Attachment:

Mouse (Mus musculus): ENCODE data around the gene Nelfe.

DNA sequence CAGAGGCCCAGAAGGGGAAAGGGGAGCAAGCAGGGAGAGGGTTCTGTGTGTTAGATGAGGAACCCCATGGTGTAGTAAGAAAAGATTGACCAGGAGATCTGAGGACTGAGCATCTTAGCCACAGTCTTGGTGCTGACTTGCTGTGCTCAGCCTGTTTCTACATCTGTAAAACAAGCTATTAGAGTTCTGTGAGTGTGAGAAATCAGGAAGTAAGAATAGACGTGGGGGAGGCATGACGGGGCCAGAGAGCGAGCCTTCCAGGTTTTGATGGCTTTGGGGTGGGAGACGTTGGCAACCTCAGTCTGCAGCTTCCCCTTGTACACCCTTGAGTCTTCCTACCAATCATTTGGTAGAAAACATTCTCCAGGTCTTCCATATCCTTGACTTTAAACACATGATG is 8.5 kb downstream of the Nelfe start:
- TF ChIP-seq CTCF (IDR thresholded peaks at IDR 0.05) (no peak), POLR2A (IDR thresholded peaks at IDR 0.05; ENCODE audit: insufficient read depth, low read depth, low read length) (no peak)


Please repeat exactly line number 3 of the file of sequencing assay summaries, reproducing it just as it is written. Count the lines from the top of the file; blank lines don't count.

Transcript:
- TF ChIP-seq CTCF (IDR thresholded peaks at IDR 0.05) (no peak), POLR2A (IDR thresholded peaks at IDR 0.05; ENCODE audit: insufficient read depth, low read depth, low read length) (no peak)